Monsters, Inked

Local artists transform a fake movie poster into a real comic book series.

Graphic artists John Greiner and Jake Kelly spent years individually creating posters for places such as the Beachland Ballroom, Grog Shop and Melt Bar & Grilled. But it wasn't until 2011 that they collaborated extensively on an exhibit called Ten Imaginary Movies, presented by Heights Arts at the B-Side Liquor Lounge in Cleveland Heights.

"That was a good test of a friendship," says Greiner. "We were working until 3 in the morning sometimes and really pushed the limits. But it was really rewarding, and that's when we realized we should work together on other stuff."

As part of that movie-poster exhibit, Greiner created two comic book covers for The Lake Erie Monster, one of the 10 imaginary films. Greiner, 33, and Kelly, 34, who both live in the city of Cleveland, are longtime fans of the horror genre and cite comic book artists and illustrators as some of the biggest influences on their own artwork.

"I grew up on a steady diet of horror movies and horror comics," says Kelly. "I try to watch every horror movie that comes out so I have a sense of what's good and what's bad and what's so intentionally bad that it's good."

The covers Greiner created for Kelly's The Lake Erie Monster poster inspired the men to move forward with an actual comic book, which was released earlier this year. Featuring two longer stories and a single-page ender, it's a brilliant collaboration that showcases the artists' distinctive skills while paying homage to B-movie dialogue and storylines.

"We see it as a Rust Belt-anthology comic book," says Kelly.

Set in Cleveland in August 1973, the first story, "The Lake Erie Monster, Part 1," centers on the fate of a photographer and his hippie chick girlfriend who go missing one day while out on a polluted Lake Erie. Kelly wrote the story, and Greiner provided the grisly illustrations, which include a gruesome beheading.

"When I made the poster, I wanted to set it in early '70s Cleveland because of the pollution angle and the toxic waste and the river had just burned," explains Kelly. "It was a very dark time. If someone were to make an ecological horror movie, they would probably set it in Cleveland in 1973."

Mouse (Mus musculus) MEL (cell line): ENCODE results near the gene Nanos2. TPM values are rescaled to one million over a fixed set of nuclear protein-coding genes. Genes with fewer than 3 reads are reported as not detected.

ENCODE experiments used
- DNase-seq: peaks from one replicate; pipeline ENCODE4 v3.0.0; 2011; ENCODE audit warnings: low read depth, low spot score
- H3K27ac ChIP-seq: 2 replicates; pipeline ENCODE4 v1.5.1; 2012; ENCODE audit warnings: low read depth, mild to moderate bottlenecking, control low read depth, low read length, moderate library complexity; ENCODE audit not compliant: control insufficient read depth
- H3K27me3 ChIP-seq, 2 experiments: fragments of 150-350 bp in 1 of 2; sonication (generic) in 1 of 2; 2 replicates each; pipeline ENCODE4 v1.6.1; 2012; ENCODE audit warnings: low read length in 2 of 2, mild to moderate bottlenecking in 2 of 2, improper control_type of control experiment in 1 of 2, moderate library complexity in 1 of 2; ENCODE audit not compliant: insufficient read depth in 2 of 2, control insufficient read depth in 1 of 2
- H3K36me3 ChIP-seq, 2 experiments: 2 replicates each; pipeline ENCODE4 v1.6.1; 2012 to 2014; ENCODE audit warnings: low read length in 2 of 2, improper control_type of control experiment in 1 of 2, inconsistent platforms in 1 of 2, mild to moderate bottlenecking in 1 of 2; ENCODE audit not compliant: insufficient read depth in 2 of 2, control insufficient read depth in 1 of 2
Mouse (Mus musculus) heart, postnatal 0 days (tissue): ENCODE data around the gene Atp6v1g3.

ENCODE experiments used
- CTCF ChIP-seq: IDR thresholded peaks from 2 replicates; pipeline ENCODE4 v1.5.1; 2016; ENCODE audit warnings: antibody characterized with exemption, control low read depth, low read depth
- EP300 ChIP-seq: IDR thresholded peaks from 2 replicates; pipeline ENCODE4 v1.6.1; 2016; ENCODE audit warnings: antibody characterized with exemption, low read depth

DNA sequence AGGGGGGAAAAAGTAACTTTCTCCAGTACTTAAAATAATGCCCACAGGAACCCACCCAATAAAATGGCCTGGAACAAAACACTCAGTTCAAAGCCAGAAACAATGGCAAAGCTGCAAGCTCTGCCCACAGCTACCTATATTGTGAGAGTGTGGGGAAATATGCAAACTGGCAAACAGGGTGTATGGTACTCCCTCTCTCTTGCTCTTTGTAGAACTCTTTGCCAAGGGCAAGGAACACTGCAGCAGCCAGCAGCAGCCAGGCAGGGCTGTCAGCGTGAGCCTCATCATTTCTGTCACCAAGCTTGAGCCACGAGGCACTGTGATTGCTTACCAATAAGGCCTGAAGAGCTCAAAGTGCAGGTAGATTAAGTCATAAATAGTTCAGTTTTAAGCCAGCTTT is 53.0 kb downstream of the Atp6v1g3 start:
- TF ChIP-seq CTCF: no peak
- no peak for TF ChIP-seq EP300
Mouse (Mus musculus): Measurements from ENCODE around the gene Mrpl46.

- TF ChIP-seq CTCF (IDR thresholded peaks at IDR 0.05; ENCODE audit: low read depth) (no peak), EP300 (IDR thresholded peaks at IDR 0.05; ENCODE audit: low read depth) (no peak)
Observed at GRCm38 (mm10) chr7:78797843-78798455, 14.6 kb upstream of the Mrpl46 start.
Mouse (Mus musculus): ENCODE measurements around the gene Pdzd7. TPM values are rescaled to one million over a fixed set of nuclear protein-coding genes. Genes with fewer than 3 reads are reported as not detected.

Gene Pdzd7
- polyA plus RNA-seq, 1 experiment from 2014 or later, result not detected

The book continues with "Thousand Legger," an entirely different story about a man with a physical disability who wakes up one morning to find a giant centipede has wrapped its tentacles around his legs. Kelly based the comic on his own debilitating experiences with back pain, but the paralyzed protagonist is someone to whom Greiner — who uses a wheelchair — can relate.

"Setting a character who lives with a disability and has useless legs against something that has a thousand legs provides a pretty intense juxtaposition. It's easy to correlate to everyone's daily life: You wake up, and there is always a thousand-legger in your path."

The book concludes with the one-pager "Commodore's Cleveland," a Kelly spoof about a 7-foot tall treeman who commits a series of murders along Cleveland's Train Avenue in 1949.

The creators funded the book by selling advertisements to a few of the local venues they've done projects for in the past. Those ads covered the printing expenses, and the two have made a small amount of money from the initial print run of 500 (priced at $5 each), which they say is nearly sold out. Their next comic is due out this month, and they have at least eight more books planned. But this isn't about the money.

"It's a labor of love," says Kelly. "The other day, I was just working on a mural and some other stuff, and I couldn't wait to get through that to get back to Lake Erie Monster. Once I start working on the pages and I'm feeling good about it, I don't want to stop for anything."

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